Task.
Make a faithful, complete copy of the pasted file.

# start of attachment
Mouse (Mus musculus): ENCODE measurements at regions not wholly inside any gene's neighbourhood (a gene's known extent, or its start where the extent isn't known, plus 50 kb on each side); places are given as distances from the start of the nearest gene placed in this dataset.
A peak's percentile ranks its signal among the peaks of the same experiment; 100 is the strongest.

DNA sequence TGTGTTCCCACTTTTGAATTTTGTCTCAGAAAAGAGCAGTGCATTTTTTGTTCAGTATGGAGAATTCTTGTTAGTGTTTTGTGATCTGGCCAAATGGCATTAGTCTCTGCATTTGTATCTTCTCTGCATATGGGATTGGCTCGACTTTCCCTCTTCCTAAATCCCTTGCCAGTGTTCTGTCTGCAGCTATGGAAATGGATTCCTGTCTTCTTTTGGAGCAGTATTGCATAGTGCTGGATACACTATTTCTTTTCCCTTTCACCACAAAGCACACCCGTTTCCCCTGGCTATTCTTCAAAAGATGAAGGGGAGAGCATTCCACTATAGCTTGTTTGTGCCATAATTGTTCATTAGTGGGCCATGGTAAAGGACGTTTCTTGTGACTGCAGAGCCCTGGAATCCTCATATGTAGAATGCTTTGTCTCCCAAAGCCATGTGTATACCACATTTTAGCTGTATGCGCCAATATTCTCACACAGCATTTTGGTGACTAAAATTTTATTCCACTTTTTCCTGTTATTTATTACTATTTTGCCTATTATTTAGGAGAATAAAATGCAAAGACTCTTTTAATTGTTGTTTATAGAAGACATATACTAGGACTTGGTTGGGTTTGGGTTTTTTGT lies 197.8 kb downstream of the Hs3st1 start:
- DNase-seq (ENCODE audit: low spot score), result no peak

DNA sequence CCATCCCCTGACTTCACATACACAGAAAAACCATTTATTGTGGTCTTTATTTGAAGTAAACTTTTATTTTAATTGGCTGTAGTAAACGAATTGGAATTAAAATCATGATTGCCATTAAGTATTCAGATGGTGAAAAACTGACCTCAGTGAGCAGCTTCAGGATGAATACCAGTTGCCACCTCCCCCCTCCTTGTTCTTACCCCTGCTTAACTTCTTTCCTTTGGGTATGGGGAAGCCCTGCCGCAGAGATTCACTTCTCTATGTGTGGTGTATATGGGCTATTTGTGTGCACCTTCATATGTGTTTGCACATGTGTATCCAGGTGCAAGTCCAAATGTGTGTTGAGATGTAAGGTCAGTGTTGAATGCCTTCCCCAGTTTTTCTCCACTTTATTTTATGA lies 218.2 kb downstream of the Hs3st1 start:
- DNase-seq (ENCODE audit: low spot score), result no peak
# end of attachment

Mouse (Mus musculus): ENCODE measurements at regions not wholly inside any gene's neighbourhood (a gene's known extent, or its start where the extent isn't known, plus 50 kb on each side); places are given as distances from the start of the nearest gene placed in this dataset.
A peak's percentile ranks its signal among the peaks of the same experiment; 100 is the strongest.

DNA sequence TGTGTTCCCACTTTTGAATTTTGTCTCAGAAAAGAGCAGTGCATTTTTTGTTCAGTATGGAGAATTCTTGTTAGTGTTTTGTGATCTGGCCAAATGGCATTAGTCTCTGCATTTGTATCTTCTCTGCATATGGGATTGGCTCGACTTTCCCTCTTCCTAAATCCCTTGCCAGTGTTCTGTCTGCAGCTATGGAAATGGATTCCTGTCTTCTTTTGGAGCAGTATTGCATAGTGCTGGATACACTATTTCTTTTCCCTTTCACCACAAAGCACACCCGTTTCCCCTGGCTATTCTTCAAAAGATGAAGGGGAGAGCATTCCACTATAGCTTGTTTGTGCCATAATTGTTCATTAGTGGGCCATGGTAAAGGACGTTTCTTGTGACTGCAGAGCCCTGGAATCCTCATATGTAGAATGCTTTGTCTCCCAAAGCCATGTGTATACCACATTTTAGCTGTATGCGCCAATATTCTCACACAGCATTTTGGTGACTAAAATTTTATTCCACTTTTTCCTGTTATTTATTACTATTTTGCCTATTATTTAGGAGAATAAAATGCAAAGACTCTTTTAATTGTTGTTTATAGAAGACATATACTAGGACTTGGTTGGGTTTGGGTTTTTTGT lies 197.8 kb downstream of the Hs3st1 start:
- DNase-seq (ENCODE audit: low spot score), result no peak

DNA sequence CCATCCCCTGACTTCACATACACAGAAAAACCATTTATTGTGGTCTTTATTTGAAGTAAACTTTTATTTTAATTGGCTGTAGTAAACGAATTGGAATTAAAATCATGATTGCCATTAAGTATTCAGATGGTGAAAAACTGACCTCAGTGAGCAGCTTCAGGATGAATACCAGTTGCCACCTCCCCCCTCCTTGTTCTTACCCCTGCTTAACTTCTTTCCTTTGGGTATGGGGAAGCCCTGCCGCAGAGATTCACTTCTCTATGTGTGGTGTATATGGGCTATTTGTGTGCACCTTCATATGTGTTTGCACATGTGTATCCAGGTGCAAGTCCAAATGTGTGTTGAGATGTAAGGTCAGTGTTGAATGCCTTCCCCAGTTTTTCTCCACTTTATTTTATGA lies 218.2 kb downstream of the Hs3st1 start:
- DNase-seq (ENCODE audit: low spot score), result no peak